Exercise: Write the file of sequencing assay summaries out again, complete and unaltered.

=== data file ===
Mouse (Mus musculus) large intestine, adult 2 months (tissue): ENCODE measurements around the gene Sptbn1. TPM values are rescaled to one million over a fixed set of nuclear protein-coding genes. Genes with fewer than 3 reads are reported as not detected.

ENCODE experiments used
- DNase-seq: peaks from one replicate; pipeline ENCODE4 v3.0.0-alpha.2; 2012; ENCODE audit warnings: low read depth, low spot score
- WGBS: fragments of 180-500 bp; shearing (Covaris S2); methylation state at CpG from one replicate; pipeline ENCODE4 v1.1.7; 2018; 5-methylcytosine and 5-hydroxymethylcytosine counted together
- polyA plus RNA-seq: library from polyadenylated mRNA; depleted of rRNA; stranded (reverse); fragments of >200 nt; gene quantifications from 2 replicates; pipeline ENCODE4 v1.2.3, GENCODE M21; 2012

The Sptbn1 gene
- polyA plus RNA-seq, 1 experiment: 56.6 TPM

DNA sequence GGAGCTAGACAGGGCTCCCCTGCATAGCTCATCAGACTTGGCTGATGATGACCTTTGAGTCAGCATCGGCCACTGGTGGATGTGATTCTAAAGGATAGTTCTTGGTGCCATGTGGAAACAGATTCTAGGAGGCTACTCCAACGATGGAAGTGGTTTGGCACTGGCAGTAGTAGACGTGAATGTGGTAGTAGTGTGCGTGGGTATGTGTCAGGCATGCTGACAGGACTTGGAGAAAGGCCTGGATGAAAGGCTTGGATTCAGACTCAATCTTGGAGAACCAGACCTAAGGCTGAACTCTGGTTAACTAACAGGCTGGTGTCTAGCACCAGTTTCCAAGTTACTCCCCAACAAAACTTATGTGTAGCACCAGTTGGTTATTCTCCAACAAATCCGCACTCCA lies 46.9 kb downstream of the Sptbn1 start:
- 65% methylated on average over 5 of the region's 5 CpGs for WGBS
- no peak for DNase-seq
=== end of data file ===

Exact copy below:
Mouse (Mus musculus) large intestine, adult 2 months (tissue): ENCODE measurements around the gene Sptbn1. TPM values are rescaled to one million over a fixed set of nuclear protein-coding genes. Genes with fewer than 3 reads are reported as not detected.

ENCODE experiments used
- DNase-seq: peaks from one replicate; pipeline ENCODE4 v3.0.0-alpha.2; 2012; ENCODE audit warnings: low read depth, low spot score
- WGBS: fragments of 180-500 bp; shearing (Covaris S2); methylation state at CpG from one replicate; pipeline ENCODE4 v1.1.7; 2018; 5-methylcytosine and 5-hydroxymethylcytosine counted together
- polyA plus RNA-seq: library from polyadenylated mRNA; depleted of rRNA; stranded (reverse); fragments of >200 nt; gene quantifications from 2 replicates; pipeline ENCODE4 v1.2.3, GENCODE M21; 2012

The Sptbn1 gene
- polyA plus RNA-seq, 1 experiment: 56.6 TPM

DNA sequence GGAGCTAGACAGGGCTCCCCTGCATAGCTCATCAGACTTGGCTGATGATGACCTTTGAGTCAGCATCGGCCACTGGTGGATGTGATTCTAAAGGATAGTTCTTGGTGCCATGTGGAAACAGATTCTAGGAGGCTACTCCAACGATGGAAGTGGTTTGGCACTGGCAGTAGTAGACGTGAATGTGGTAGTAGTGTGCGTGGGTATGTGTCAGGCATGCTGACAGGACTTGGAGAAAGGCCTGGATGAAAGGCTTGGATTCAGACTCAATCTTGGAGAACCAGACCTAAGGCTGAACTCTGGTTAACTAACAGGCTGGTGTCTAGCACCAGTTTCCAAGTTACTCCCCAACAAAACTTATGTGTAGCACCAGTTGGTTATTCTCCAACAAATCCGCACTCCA lies 46.9 kb downstream of the Sptbn1 start:
- 65% methylated on average over 5 of the region's 5 CpGs for WGBS
- no peak for DNase-seq